THE FIRST SNAPSHOT OF AN EXTRASOLAR PLANET? The existence of extrasolar planets around several stars has been inferred from the wobble in the stars' emissions, but the planets themselves have not been seen amid the glare of the parent stars. Now, the Hubble Space Telescope has taken a picture of an object (named TMR-1C) that might, depending on how the data is interpreted, be either a brown dwarf star or a protoplanet (perhaps with a mass several times that of Jupiter). The object, about 450 light years away and glowing in infrared light, was glimpsed at all because it has apparently been ejected from a nearby binary-star system, and therefore stands apart from any stellar brilliance. This and the object's youth (it might be only 100,000 years old) might redirect thinking on how gas giant planets form. According to NASA scientist Edward Weiler, "If the planet interpretation stands up to the careful scrutiny of future observations, it could turn out to be the most important discovery by Hubble in its 8-year history." (NASA press release, 28 May 1998.)
A PULSAR WITH A MAGNETIC FIELD OF 8 x 1014 GAUSS has been studied with the Rossi X Ray Telescope (RXTE). Referred to as a soft gamma-ray repeater (SGR1806-20) since it is a source of recurring bursts of low-energy gamma-rays (whereas gamma ray bursters don't emit higher energy gammas and don't repeat), this neutron star rotates with a period of about 7.4 seconds. The size of the magnetic field, 100 times larger than that of ordinary radio pulsars, is deduced from the rotation period and the slowdown of that rotation. Such a highly magnetized neutron star has been called a "magnetar." The huge field (the largest magnetic field ever measured) puts the star's surface under great stress. According to one theory, the observed high energy bursts of radiation come about when the neutron star's crust cracks open. (C. Kouveliotou et al., Nature, 21 May 1998.)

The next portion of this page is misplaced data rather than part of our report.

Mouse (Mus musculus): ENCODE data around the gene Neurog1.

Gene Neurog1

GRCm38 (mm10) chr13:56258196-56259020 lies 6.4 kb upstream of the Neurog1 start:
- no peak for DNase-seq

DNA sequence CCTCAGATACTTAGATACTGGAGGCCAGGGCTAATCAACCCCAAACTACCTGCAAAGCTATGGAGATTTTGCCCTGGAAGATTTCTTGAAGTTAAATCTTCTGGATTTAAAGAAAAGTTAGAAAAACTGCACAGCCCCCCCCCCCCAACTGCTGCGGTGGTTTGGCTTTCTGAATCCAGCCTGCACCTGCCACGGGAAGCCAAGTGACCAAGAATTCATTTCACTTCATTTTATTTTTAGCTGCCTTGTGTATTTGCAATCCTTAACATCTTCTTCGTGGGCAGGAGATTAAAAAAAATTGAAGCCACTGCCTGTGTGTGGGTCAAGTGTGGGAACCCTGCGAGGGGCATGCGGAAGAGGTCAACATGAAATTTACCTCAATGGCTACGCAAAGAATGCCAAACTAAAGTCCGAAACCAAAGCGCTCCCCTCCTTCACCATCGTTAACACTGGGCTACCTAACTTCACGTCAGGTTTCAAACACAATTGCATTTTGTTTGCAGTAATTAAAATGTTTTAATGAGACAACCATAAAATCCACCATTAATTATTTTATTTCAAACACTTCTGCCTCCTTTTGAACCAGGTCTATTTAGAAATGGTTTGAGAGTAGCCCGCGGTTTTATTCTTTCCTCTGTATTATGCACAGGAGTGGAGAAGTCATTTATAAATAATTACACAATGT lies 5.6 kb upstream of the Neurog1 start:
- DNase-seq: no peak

TUMBLE AND FLUTTER: how paper falls to the ground is impossible to describe exactly with the laws of physics because of the mathematically intractable equations governing the fluid flow of air. To gain at least some understanding, scientists beginning in the 19th century, have modeled this problem in 2 dimensions. Now, experiments at the Weizmann Institute in Israel (Andrew Belmonte, University of Pittsburgh, 412-624-9385) have provided the first quantitative tests of these 2-D theories. In the experiment, researchers dropped thin strips of metal, plastic, and brass into a thin fluid-filled tank, which forced the strips to move in a two-dimensional plane. What determined whether the falling strips predominantly oscillated from side to side (flutter) or rotated end over end (tumble) was the Froude number, the ratio of the time it takes for the strip to fall its own length to the time it takes for the strip to move from side to side. Longer or lighter strips, which have a low Froude number (like an 8.5 x 11" page) flutter while smaller or heavier strips (e.g., a business card) tend to tumble. (Try it yourself.) The vortices set up by the falling strips may be relevant to the question of how airplanes stall, and may be exploited by insects to enable them to fly with great efficiency. (Upcoming article in Physical Review Letters.)
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